NCF Nation: Walter Stewart

UCF KNIGHTS

Spring start: March 13

Spring game: April 13

What to watch:
  1. Bortles' progress: Blake Bortles threw for 3,059 yards with 25 touchdowns and seven interceptions last season, and he figures to be one of the better signal-callers in a Big East that has few consistent returning standouts outside of Teddy Bridgewater.
  2. Replacing Ishmael and McDuffie: UCF loses arguably its two best players in Kemal Ishmael -- who was the Conference USA defensive player of the year and team MVP, notching 124 total tackles and three interceptions -- and Quincy McDuffie, who was the C-USA special-teams player of the year and offensive team MVP.
  3. Beginning the transition: You voted UCF as the newcomer most likely to succeed in the Big East in 2013, and the Knights do seem to be the most ready of the C-USA newcomers. They won 10 games last season, play arguably the toughest nonconference schedule annually of the newcomers, and will have the most natural rival in USF.
CINCINNATI BEARCATS

Spring start: March 1

Spring game: April 6 (open practice), spring ends April 13

What to watch:
  1. The Tommy Tuberville era kicks off: Tuberville's stint at Cincinnati got off to an unceremonious start publicly, but Cincinnati got a proven coach who has had plenty of offensive success. The school has usually been a step up the ladder for coaches -- the past three of whom left after three successful seasons each -- but the Bearcats have gone in another direction this time.
  2. The ground game: Cincinnati faced the same question last year upon losing Big East offensive player of the year Isaiah Pead. George Winn ended up outproducing Pead. Who will replace Winn this year? Ralph David Abernathy IV is the most proven returner, but he does not fit the mold of an every-down back. Regardless, with all five offensive line starters back, the transition figures to be relatively smooth, if not as productive.
  3. Defensive line production: Cincinnati got used to playing without Walter Stewart, but it also loses Dan Giordano, who had five sacks in 2012. Although its 31 sacks as a team were good for second in the Big East, the production was down from the previous season.
CONNECTICUT HUSKIES

Spring start: March 11

Spring game: April 20

What to watch:
  1. Offense under T.J. Weist: The numbers were ugly -- 110th nationally in total offense, 118th in scoring -- resulting in George DeLeone being stripped of his duties. (He's still the offensive line coach.) Weist comes over from Cincinnati, where he coached receivers the past three years.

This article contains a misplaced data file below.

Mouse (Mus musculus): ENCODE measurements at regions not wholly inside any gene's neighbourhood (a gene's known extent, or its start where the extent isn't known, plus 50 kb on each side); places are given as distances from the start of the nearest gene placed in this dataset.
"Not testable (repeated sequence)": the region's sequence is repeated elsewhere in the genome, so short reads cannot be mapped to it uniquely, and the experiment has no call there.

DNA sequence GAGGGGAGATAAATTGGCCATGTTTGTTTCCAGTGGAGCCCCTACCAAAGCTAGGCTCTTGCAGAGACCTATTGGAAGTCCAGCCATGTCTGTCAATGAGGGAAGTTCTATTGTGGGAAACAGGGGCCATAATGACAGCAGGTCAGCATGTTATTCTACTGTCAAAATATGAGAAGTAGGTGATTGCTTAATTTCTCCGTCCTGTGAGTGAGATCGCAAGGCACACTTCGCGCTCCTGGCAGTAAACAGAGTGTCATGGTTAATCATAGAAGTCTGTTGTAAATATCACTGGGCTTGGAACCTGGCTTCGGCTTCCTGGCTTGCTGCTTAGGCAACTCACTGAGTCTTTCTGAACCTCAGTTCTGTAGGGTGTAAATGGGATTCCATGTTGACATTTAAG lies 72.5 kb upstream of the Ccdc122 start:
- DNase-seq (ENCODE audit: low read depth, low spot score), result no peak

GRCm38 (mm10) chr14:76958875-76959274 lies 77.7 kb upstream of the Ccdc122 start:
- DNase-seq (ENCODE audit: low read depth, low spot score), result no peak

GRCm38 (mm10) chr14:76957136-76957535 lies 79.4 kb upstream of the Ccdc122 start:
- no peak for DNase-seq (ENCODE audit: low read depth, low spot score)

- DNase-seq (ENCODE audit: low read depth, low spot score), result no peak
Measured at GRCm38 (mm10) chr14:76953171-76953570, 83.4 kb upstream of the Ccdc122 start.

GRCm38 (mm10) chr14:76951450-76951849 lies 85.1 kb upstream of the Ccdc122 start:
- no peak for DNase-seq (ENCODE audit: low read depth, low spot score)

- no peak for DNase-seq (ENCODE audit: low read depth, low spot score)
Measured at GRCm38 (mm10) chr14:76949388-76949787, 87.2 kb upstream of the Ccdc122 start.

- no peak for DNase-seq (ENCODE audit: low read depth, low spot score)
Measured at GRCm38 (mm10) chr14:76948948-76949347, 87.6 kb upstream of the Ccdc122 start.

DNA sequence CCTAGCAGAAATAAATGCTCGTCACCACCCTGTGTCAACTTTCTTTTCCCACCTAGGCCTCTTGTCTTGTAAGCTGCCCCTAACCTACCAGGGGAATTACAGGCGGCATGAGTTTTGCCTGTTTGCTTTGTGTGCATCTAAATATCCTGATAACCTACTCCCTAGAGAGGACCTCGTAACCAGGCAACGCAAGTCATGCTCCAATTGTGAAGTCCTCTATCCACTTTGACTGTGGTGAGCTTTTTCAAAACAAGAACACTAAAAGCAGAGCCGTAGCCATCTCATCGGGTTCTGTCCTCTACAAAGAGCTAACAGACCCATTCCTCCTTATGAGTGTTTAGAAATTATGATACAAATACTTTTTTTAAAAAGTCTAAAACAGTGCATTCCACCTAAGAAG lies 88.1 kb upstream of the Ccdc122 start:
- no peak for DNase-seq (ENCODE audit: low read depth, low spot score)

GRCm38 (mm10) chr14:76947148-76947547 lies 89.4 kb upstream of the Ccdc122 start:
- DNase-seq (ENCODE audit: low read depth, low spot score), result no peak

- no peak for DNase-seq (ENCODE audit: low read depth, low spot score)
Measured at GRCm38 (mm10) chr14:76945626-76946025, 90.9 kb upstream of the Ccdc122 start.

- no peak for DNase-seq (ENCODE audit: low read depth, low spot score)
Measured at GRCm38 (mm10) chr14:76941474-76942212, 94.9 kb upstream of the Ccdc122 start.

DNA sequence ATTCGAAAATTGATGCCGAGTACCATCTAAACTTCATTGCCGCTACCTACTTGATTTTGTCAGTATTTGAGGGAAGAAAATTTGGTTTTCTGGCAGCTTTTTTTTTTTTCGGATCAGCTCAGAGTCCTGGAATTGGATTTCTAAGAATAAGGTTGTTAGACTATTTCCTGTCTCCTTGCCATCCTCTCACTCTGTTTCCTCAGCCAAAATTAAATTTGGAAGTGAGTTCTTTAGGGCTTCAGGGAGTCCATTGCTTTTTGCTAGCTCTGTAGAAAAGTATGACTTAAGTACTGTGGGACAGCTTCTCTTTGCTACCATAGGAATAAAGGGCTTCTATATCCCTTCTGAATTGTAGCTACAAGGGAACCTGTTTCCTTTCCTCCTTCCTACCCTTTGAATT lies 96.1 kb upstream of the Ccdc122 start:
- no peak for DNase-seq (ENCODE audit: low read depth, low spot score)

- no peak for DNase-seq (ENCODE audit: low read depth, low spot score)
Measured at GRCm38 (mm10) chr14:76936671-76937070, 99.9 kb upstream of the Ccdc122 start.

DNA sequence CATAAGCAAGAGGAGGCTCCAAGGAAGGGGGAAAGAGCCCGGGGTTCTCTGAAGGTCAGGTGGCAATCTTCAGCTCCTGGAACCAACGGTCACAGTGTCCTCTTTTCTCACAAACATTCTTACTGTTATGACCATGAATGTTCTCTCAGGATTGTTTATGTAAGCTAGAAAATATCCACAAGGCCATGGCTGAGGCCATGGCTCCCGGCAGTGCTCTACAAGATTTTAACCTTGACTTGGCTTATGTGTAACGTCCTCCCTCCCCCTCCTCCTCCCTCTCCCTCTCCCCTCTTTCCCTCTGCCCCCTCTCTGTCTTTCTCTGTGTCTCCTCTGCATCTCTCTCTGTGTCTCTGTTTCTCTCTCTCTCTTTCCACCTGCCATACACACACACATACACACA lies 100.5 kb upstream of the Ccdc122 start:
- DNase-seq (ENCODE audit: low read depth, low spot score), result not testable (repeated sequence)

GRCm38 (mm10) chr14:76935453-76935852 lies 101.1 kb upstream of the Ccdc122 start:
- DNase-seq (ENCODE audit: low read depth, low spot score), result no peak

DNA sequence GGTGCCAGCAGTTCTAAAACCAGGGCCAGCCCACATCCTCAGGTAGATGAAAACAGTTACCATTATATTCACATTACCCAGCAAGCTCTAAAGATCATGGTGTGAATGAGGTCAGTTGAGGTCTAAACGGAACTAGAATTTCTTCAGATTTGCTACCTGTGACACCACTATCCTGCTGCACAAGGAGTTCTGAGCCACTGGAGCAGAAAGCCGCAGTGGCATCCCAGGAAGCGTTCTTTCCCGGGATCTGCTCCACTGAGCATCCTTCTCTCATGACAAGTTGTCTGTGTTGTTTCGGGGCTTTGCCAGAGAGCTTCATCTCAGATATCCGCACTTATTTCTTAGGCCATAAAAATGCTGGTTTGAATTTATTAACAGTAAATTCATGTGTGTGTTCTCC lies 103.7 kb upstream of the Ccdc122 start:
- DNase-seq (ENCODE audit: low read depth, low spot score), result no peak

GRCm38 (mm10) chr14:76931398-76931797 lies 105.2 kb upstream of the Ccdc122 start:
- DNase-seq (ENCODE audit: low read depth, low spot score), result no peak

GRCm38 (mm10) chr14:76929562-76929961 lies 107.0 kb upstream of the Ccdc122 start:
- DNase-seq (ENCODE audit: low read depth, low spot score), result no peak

2. Defense under Hank Hughes: Conversely, UConn must now replace defensive coordinator Don Brown, who lifted the Huskies to 10th nationally in total defense last season. Hughes enters his 13th season on staff but is tasked with replacing a number of standouts at each position -- Trevardo Williams, Sio Moore and Blidi Wreh-Wilson, to name a few.
  3. Whitmer's growth: Chandler Whitmer returns after passing for 2,664 yards with nine touchdowns and 16 picks in 2012. He had little help up front, and there is more depth at the position this year with Scott McCummings and incoming recruits Richard Lagow and Tim Boyle, both three-star prospects.
HOUSTON COUGARS

Spring start: March 4

Spring game: April 12

What to watch:
  1. Quarterback competition: David Piland is the returning starter, having thrown for 2,929 yards with 16 touchdowns and 12 interceptions in 2012, but he will be challenged by juco transfer Billy Cosh and three-star recruit John O'Korn.
  2. Defense under David Gibbs: The Cougars' defense really has nowhere to go but up after a 2012 season that saw it finish 115th nationally, 107th in scoring, 92nd in rushing and 115th in passing -- numbers that resulted in the ouster of Jamie Bryant. Gibbs most recently worked with the NFL's Houston Texans.
  3. Building depth: The Cougars bring back 43 players from 2012, 14 of whom were starters. Throw in a 26-man recruiting class -- five of whom are currently enrolled -- and Houston can begin to build depth needed to sustain its level of play in a new, better conference.
LOUISVILLE CARDINALS

Spring start: March 20

Spring game: April 13

What to watch:
  1. Backfield options: Senorise Perry, last year's starter, will not be in full-contact practice after tearing his ACL late last season. His backup, Jeremy Wright, is not enrolled in classes. Dominique Brown, Corvin Lamb and Brandon Radcliff are the next three guys on the depth chart, although Brown is the only one to have proved much thus far.